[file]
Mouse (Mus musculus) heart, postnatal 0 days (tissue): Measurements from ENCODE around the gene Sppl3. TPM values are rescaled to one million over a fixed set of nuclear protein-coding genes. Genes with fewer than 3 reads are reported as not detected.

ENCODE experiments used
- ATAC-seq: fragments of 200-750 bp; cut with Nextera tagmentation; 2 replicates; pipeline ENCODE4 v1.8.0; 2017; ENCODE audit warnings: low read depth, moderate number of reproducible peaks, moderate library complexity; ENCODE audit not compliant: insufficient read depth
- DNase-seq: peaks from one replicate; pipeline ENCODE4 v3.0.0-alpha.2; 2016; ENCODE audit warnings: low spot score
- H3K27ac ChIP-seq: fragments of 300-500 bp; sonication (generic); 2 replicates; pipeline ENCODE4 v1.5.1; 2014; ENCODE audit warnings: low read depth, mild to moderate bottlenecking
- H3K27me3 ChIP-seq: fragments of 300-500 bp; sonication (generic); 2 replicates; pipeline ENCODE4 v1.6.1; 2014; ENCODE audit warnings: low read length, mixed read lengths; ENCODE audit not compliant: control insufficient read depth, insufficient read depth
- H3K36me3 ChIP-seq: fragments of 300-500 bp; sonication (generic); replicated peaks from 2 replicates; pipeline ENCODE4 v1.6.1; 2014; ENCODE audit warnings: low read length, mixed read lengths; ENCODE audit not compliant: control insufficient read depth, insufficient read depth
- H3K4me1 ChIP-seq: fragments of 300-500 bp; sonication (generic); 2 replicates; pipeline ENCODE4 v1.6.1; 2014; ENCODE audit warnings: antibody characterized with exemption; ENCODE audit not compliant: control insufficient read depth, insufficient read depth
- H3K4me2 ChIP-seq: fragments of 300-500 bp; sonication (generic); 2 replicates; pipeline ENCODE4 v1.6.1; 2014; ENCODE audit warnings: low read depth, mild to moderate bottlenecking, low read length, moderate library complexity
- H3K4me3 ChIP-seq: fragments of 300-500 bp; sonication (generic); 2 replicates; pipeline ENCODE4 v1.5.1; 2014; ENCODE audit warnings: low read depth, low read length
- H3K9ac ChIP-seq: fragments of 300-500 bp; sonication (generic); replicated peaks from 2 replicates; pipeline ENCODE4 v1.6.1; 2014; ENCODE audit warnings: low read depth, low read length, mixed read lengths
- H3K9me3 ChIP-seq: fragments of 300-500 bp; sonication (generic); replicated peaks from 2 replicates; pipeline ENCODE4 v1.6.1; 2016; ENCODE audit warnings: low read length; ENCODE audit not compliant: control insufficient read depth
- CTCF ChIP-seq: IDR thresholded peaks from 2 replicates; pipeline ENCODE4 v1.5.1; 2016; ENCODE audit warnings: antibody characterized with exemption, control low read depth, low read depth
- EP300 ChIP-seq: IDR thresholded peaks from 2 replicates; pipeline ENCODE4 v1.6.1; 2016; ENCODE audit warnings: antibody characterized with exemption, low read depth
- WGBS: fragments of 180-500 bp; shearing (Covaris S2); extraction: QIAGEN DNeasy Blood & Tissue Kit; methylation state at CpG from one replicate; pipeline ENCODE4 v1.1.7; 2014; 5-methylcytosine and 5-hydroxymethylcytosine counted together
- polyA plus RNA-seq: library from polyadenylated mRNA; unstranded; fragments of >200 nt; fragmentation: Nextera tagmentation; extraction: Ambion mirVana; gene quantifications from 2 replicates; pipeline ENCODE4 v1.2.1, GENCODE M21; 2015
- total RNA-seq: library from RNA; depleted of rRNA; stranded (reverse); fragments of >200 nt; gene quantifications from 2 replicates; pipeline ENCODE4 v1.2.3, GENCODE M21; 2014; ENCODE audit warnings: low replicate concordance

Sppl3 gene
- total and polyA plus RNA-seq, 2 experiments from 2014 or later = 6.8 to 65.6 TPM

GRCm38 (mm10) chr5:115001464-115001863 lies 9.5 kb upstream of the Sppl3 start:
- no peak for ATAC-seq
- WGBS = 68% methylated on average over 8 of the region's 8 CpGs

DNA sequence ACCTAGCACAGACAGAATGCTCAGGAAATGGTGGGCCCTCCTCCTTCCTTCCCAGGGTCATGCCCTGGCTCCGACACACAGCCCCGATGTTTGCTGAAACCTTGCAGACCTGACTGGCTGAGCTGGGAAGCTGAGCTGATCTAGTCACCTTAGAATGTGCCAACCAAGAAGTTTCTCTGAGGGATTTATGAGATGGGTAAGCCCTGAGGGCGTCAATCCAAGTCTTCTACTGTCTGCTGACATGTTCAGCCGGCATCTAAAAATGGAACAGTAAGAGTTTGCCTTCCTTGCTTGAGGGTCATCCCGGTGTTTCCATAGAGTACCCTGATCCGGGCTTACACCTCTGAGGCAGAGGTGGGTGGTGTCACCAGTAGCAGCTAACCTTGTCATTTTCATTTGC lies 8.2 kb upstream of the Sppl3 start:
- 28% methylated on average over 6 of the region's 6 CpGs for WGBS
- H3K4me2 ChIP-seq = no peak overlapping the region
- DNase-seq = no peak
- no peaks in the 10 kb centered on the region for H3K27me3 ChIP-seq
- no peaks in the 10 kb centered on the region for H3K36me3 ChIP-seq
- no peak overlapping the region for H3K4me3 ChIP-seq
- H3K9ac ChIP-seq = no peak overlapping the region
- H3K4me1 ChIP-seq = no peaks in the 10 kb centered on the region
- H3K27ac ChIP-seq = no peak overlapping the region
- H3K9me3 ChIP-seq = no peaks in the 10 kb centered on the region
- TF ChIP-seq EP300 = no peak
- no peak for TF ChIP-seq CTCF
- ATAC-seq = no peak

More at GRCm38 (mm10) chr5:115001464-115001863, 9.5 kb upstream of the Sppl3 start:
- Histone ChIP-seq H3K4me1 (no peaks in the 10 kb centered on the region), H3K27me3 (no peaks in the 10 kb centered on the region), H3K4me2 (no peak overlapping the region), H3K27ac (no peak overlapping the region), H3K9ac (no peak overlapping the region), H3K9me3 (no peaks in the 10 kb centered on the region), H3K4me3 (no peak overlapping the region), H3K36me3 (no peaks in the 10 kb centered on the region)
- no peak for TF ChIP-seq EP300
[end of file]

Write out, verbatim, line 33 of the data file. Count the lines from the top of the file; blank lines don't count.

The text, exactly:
- H3K9me3 ChIP-seq = no peaks in the 10 kb centered on the region